CDT: What fears about China’s impact on the future of the African media landscape are overblown? What fears are overlooked?
EU: The fears that the Chinese journalism model of “positive reporting” will supplant the legacy of libertarian journalism in Africa [are overblown]. However, there is the possibility that both Chinese and Western journalism models will coexist on the African continent. Policymakers and political actors in Africa overlook the fact that Chinese media is reproducing the “unequal equal” relationship existing between Africa and China in the media in space in Africa.
CDT: Many voices in the Western debate on China’s media influence in Africa tend to project already-held biases and omit African perspectives. How can we amplify African voices and incorporate their perspective into the debate in the West?
EU: I think this is what China Digital Times is doing by speaking to an African scholar, who studies Chinese media in Africa. Even though there are few scholars from the continent researching Chinese media, debates in the West on Chinese media in Africa should allocate spaces to African voices, including scholars as well as African journalists working in Chinese media organizations on the continent.
CDT: How do you assess the current and future impact of the Belt and Road News Network? How might it evolve over time?
EU: This is the elephant in the room that nobody in Africa and the West seems to be talking about. This is likely to provide China with the greatest traction in the media space in Africa. There is the likelihood that more African media organizations will join the network and afford China’s narrative of the new world order. This means that more local media organizations in Africa will become platforms through which China channels its narrative of the new world order and it is likely to gain much traction with African audiences.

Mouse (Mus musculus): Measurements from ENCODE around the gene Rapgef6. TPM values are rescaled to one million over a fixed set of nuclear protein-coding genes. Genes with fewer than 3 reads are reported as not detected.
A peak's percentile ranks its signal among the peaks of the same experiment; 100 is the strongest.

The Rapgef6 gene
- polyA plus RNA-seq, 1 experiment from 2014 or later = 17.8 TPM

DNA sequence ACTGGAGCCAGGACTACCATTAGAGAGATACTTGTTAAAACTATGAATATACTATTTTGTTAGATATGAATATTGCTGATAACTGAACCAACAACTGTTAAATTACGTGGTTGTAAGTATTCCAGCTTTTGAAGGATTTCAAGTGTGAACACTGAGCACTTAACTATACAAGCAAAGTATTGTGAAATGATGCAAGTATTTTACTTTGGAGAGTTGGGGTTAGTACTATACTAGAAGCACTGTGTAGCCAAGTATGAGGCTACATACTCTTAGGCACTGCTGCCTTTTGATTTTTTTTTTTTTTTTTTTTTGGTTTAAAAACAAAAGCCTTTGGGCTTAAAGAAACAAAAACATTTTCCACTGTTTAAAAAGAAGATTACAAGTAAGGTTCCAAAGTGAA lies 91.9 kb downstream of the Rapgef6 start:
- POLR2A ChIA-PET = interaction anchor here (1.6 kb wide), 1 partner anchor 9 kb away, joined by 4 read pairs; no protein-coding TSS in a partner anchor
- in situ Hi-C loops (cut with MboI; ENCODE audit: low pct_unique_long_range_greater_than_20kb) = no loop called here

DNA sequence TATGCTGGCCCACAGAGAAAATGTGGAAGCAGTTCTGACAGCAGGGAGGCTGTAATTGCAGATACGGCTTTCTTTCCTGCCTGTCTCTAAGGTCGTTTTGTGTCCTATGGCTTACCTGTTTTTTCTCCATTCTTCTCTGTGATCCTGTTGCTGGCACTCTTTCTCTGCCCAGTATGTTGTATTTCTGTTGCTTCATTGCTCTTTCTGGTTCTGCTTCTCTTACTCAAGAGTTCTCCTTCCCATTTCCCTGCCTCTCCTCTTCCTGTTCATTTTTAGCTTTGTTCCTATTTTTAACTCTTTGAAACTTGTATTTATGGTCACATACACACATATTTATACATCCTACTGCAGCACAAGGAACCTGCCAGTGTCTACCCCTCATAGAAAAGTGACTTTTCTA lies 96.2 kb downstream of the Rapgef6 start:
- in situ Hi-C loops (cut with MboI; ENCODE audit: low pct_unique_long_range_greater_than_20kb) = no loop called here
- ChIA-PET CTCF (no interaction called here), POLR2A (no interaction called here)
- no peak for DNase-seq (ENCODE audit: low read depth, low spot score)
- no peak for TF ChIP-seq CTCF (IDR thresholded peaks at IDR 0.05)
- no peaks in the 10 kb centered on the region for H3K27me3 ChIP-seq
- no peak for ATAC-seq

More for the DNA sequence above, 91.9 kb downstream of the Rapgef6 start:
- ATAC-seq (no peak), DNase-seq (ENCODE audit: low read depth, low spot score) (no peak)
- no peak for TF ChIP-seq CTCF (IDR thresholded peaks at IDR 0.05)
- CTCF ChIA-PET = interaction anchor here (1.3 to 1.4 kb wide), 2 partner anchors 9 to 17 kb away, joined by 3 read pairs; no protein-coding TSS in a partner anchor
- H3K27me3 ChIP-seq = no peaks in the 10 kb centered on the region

CDT: What projects related to China-Africa media engagement are you currently pursuing? What questions or topics are you most interested in investigating in the future?
EU: I am studying Chinese influence operations in the African media space through the platform of the Belt and Road News Network (BRNN). In this study, I am interested in how African media organizations on the BRNN report on critical issues such as Taiwan, Uyghurs, and Hong Kong protests in the African media space. I have also expanded my research to focus on the implications of the US-China rivalry for everyday life and political participation in Africa. For instance, how do African political actors draw upon the Chinese rhetoric of development to promote a model of political governance in Africa?
CDT: Which scholars do you recommend our readers consult for more information on China-Africa media engagement and for African perspectives on this topic?
EU: Iginio Gagliardone, Herman Wasserman, Dani Madrid-Morales, and Bob Wekesa.